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Catherine Of Aragon

Catherine Of Aragon
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Born: 16 December 1485
Place: Alcalá de Henares, Spain
Father: Ferdinand II of Aragon
Mother: Isabella I of Castile
1. Prince Arthur (1486-1502)
2. Henry VIII (1491-1547)

Queen Of England: 1509-1533
Children: Mary I (1516-1558)
Religion: Roman Catholic
Died: 7 January 1536
Place: Kimbolton Castle
Buried: Peterborough Cathedral

Catherine of Aragon was Henry VIII’s first wife. Henry, however, was not Catherine’s first husband. She was first married to Henry’s big brother, Prince Arthur. Arthur was heir to the throne, being Henry VII’s eldest son, and was just fifteen at the time of the marriage. Catherine was also just fifteen. The two teenagers were married in the summer of 1501, Catherine being escorted up the aisle by ten year old Henry, and then they went to live in Ludlow Castle. But less than six months later, Prince Arthur fell ill and died. For the next few years, Catherine’s future was uncertain. There was talk of her marrying Prince Henry, as her family was keen for her to be Queen of England, but the fact that she was Henry’s brother’s widow complicated things. Henry was a Catholic, as was Catherine, and marrying a brother’s widow was forbidden in the Bible. The only way Catherine and Henry could marry was with the Pope’s permission. This was granted through a Papal Dispensation, which annulled Catherine’s marriage to Arthur on the grounds that the couple had never consummated their union, and the two were finally married when Henry became king in 1509.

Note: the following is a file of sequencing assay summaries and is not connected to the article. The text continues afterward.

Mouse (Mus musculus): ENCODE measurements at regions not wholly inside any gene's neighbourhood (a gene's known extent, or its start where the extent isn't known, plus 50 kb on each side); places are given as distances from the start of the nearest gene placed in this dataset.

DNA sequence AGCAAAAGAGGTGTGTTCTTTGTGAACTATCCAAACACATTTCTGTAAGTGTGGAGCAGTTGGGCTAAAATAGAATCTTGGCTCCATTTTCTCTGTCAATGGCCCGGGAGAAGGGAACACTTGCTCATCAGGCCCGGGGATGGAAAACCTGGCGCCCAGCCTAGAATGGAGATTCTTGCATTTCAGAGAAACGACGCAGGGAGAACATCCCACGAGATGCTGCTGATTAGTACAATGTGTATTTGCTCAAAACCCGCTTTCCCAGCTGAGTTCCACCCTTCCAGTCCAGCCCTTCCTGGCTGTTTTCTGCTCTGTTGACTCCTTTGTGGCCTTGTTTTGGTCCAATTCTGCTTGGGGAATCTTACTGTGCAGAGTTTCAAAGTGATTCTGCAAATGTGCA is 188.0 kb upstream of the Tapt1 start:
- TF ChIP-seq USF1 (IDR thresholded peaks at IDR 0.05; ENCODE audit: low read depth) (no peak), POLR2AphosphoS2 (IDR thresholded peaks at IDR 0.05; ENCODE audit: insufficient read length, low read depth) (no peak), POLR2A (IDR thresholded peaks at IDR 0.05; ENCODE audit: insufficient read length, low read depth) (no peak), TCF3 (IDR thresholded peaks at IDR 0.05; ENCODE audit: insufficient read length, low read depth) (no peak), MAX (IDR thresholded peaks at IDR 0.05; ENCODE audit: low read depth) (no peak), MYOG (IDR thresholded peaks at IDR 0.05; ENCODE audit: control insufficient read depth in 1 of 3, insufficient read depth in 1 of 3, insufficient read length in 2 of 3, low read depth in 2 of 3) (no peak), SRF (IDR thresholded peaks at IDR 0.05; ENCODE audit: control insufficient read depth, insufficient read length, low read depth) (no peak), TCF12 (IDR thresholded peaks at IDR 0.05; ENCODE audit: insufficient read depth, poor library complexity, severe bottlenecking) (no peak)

The marriage, at least in the beginning, was a happy one. Catherine was a devoted wife, loyal and dutiful, and Henry was a very different man to the moody, obese, tyrant he later became. He was charming, athletic, clever and brave, and, at least by the royal standards of the day, was a good husband. Had Catherine borne him a son, a prince to one day rule, then Henry would never have considered replacing her. But Catherine did not bear him a son. The only child of theirs to survive infancy was a daughter, the future Mary I. Henry felt he was failing in his duty if he did not provide the country with a male heir. England had just emerged from the Wars of the Roses, a dynastic squabble for the crown that had lasted years and claimed many lives, and without a male heir, Henry feared his only legacy would be civil war. For years he had prayed for a son, hoping with all his heart that God would bless him with a healthy boy, but his prayer was not answered. Deeply religious, like most people of the time, Henry feared this meant he had offended God. His offence? Marrying his brother’s widow!

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